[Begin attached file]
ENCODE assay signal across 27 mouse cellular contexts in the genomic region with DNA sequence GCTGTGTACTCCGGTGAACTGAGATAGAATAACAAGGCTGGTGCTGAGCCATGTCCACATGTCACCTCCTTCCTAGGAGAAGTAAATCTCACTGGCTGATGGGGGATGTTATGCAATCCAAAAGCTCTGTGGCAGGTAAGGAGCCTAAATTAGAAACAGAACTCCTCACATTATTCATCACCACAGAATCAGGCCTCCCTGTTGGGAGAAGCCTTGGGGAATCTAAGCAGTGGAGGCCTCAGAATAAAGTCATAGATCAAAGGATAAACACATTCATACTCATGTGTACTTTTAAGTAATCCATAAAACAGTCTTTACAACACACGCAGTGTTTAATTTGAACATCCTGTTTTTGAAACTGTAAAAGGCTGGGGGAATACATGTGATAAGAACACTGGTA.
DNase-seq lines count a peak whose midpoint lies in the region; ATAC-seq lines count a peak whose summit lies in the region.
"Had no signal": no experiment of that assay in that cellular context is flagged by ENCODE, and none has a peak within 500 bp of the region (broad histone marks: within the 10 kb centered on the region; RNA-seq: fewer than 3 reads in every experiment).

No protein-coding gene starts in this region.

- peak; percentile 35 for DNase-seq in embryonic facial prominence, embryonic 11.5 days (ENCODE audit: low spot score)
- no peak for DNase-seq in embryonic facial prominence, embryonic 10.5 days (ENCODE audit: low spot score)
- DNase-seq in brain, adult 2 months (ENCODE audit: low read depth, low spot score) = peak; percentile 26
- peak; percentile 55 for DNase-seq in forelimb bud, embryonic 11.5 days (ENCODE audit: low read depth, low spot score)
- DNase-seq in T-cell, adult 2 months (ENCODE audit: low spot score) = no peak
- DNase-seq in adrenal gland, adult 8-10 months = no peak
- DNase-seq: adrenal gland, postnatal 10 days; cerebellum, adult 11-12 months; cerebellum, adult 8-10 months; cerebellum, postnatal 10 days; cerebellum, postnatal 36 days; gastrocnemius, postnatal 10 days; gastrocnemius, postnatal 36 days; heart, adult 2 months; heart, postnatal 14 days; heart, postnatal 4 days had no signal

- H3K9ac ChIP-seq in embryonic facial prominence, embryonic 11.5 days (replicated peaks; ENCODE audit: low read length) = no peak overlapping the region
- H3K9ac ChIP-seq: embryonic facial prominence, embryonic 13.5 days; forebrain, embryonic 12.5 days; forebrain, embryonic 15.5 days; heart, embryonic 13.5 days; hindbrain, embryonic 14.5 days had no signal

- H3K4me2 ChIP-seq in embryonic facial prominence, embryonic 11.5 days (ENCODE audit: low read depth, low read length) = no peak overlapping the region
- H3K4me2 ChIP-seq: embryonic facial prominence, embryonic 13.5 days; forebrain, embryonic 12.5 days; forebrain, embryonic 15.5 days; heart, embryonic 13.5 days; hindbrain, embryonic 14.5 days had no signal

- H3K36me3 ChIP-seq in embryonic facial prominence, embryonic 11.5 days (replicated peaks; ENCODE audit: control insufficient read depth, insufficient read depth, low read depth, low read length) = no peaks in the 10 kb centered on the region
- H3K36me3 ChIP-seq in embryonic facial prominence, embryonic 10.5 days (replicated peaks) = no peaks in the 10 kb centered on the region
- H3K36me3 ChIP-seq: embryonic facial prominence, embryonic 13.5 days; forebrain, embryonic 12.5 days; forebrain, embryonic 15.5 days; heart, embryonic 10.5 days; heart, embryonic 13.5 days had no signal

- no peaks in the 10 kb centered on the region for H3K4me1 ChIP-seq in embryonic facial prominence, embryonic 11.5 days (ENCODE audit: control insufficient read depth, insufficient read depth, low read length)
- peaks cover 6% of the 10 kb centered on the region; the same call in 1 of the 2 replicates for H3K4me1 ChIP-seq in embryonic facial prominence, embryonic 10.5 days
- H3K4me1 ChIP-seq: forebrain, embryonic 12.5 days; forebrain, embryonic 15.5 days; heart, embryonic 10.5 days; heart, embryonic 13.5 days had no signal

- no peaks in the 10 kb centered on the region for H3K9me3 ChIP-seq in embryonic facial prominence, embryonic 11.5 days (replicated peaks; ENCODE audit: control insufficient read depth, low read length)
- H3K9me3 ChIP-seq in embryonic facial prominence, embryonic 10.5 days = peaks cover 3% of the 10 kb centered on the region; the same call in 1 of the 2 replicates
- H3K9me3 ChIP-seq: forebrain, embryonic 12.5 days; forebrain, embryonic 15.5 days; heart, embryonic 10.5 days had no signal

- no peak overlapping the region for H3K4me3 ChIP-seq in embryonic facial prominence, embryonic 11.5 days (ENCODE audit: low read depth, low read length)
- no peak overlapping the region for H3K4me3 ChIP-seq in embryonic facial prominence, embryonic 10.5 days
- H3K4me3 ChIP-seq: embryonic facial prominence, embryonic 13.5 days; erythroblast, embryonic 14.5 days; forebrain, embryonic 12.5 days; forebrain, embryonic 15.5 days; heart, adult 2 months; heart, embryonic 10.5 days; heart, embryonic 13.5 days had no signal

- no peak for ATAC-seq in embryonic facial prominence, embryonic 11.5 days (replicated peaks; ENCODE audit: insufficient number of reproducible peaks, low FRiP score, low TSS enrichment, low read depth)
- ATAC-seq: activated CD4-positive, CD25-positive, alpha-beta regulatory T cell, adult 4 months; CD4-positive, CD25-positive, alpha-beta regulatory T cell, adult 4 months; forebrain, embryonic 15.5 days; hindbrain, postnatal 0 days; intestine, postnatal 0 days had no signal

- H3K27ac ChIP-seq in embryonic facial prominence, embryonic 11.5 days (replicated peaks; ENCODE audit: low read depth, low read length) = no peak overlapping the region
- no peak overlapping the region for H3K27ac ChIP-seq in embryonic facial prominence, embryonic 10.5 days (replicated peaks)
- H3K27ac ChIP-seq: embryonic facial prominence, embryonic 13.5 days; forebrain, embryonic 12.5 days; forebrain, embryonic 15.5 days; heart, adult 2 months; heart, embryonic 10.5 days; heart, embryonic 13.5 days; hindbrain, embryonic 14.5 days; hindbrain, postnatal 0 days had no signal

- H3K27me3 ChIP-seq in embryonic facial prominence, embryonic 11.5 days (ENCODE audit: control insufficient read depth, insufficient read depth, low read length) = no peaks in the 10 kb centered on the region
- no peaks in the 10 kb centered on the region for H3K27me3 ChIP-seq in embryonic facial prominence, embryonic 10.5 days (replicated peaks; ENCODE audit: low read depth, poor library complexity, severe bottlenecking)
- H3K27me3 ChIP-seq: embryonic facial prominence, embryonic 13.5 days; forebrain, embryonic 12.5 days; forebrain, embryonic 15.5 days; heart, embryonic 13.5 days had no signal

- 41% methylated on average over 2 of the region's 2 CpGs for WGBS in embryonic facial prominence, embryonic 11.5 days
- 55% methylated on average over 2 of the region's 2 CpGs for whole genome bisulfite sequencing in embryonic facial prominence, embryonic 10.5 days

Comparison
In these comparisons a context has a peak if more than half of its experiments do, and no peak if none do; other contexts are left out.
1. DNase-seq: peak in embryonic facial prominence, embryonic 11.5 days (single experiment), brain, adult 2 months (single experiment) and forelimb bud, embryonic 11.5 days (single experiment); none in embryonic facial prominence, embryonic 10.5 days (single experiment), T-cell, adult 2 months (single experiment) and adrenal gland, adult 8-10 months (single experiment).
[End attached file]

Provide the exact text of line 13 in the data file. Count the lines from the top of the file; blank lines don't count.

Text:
- H3K9ac ChIP-seq: embryonic facial prominence, embryonic 13.5 days; forebrain, embryonic 12.5 days; forebrain, embryonic 15.5 days; heart, embryonic 13.5 days; hindbrain, embryonic 14.5 days had no signal